The government won't help their people, but then brutally punishes them when they seek help elsewhere, according to HRW.

Kay Seok, a North Korea researcher for HRW, recently provided this example in an essay: "A 42-year-old woman...was deported from China in December 2003 and served 18 months in a North Korean labor camp. (She said) ‘Every day, I saw someone dying. We were given a fistful of powdered corn stalk, three times a day, and people had trouble digesting it. Many people died after having diarrhea for a week. They left patients in the hallway outside toilets. So many people died, they wrapped the bodies in plastic sheets and buried them in a mountain.'"

Or consider the plight of Korean evangelist Son Jong Nam.

He recently faced execution simply for preaching Christianity. According to the group Voice of the Martyrs (VOM), Son was originally imprisoned and tortured for three years with 200 inmates, many of whom were Christians arrested for their faith. Most died within six months.

Recently, U.S. elected officials have become involved in the effort to have his life spared.

The bottom line is North Korea will likely continue to be a significant source of evil as long as the current government is in place.

Don't let them trick you just because they have made a few concessions recently.

Leopards can't change their spots.

Thursday, July 19, 2007

10 songs I don't want to hear any more

During the week, I have to drive a lot, usually spending about two hours a day in the car. Because of so much time on the road, I listen to all sorts of radio stations. Some days I hit on a streak of good songs that makes the time go fast, but there are also days where I hear scores of stinkers.

Unfortunately, because of the repetitive nature of most radio formats these days, I hear many songs over and over and over again. It amazes me that a person can drive just about anywhere outside middle Tennessee and hear stations that have the exact formats as ones here locally. It's just the same stuff no matter where you go. I guess that is the nature of corporate radio.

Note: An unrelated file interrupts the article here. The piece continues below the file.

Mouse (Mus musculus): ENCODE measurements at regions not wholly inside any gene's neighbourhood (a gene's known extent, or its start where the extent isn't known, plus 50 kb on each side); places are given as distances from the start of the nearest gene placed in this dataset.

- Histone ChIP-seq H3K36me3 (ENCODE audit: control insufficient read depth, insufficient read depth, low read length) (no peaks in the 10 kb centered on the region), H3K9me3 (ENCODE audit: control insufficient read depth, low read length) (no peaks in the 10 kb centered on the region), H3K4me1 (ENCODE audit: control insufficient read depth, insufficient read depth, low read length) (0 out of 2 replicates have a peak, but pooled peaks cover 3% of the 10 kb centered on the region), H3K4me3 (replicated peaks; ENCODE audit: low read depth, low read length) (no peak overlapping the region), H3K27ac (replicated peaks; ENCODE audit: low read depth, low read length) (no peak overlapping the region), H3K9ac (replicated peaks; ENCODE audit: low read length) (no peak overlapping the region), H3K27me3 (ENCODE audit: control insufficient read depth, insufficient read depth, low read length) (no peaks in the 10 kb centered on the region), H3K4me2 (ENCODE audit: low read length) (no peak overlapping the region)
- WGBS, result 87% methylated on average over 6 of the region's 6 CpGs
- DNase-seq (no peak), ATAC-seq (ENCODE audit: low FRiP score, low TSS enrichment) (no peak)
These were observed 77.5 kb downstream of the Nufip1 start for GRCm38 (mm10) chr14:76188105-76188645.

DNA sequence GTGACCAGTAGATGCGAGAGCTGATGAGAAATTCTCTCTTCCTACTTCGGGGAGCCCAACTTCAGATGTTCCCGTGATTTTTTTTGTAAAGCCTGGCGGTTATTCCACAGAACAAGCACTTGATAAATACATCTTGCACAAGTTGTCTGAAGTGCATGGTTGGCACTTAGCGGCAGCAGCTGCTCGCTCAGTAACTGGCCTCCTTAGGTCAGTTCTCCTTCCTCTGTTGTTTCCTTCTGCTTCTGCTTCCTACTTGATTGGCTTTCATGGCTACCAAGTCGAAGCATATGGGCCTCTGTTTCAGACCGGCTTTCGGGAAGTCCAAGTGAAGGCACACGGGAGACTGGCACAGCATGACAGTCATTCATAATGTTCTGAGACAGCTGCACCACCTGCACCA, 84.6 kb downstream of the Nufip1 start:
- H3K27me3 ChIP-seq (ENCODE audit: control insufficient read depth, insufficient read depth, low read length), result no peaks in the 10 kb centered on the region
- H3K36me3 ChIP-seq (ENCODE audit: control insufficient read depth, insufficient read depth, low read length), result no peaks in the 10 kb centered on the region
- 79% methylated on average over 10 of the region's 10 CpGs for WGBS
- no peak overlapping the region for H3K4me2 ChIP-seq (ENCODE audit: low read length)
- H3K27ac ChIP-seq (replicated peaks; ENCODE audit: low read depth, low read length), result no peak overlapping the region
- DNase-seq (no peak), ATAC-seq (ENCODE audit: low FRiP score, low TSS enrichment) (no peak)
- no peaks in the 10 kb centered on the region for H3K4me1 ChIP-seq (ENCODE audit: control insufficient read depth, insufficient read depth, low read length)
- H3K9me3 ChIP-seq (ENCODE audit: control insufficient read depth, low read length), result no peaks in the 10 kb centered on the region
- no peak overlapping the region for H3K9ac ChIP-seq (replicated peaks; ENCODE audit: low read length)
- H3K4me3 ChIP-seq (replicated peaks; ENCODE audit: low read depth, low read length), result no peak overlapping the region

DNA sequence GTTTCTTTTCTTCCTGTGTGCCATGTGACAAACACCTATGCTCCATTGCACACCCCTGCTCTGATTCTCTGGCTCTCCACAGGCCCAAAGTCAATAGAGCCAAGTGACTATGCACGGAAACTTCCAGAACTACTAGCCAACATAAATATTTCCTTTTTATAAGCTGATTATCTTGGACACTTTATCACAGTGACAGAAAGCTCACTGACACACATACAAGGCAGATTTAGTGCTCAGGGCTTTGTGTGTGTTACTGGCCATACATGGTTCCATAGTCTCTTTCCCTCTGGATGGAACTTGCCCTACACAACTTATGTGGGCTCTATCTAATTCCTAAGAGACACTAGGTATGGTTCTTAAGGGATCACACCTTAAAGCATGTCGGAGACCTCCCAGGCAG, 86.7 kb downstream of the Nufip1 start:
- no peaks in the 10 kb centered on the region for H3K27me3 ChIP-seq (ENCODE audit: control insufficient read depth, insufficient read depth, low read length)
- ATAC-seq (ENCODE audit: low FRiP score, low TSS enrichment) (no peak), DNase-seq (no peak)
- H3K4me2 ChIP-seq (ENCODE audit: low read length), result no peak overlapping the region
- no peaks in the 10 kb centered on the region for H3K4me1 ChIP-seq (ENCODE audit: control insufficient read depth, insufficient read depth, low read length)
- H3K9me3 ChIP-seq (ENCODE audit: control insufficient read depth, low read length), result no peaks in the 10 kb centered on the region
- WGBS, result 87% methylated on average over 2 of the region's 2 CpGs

Because of this, there are a lot of really good songs that I just can't stand anymore. The songs remain good, but I'm sick and tired of them. They provoke no positive emotion whatsoever from me. Also, there are songs I never liked that I really despise now.

So, here are 10 songs that I don't care if I ever hear again

"Dream On" by Aerosmith -- I'm not the biggest Aerosmith fan in the world to begin with, but I used to really like this song. But, for whatever reason, this is the song in their catalogue that radio stations really like to wear out. Recently, I took a 90-minute drive and heard this song four times. I'm not kidding.

"Brown Eyed Girl" by Van Morrison – I love Van the Man, but this is the only one of his I ever hear. I have reasonable expectations. I don't expect them to play anything from the "Astral Weeks" album, but it would be nice to hear "Moondance" or "Domino" or "Bright Side of the Road" every now and then.

"Old Time Rock and Roll" by Bob Seger – I saw Seger at the Municipal Auditorium in Nashville circa 1987, and it was one of the best concerts I've been to. However, when this one comes on the radio, it's time to switch the station. This was on his "Stranger in Town" album, and there are at least five songs on the album that are better than this one ("Feel Like a Number," "Still the Same," "Hollywood Nights," "The Famous Final Scene," and "Brave Strangers").

"Can’t You See" by the Marshall Tucker Band – A flute fits surprisingly well into the southern rock sound. The singer really pours his heart out on this one, but after hearing him 12,000 times, I don't have much emotion to spare for him anymore.

"Don't Fear the Reaper" by Blue Oyster Cult – I'll always associate the song with the Saturday Night Live sketch in which they went behind the scenes to watch it being recorded. "I’ve got a fever and the only prescription is more cowbell" is the famous line from that sketch. Other than that, the tune is pretty stale these days.

"Layla" by Derek and the Dominoes – I know this is sacrilege, but I need a breather.

"Working for the Weekend" by Loverboy – Sweet sassy molassey, I don't like this song or the band that plays it. Let me re-phrase that. I don't like the band, but I HATE THIS SONG. HATE! HATE! HATE! But, if it's Friday afternoon, get ready to have it crammed down your throat a zillion times.

"Free Bird" by Lynyrd Skynyrd – Again, here is a band with a pretty rich catalogue of songs, but this is usually all we here (along with "Gimme Three Steps" and "Sweet Home Alabama," both of which could have easily made this list). "Tuesday's Gone" is a really underrated song of theirs.

"Beast of Burden" by The Rolling Stones – When did this song become a staple of radio play lists worldwide? I can't get away from it these days. Not a bad song, but where is "Street Fighting Man," "Under My Thumb," or "Paint it Black"? Don't hear those much anymore.

"Small Town" by John Mellencamp – I like his stuff, but this one is overexposed big time. Stale bread loses its flavor quickly.

Wednesday, July 18, 2007

Talkin' Jean Van de Velde Massacre Disaster Blues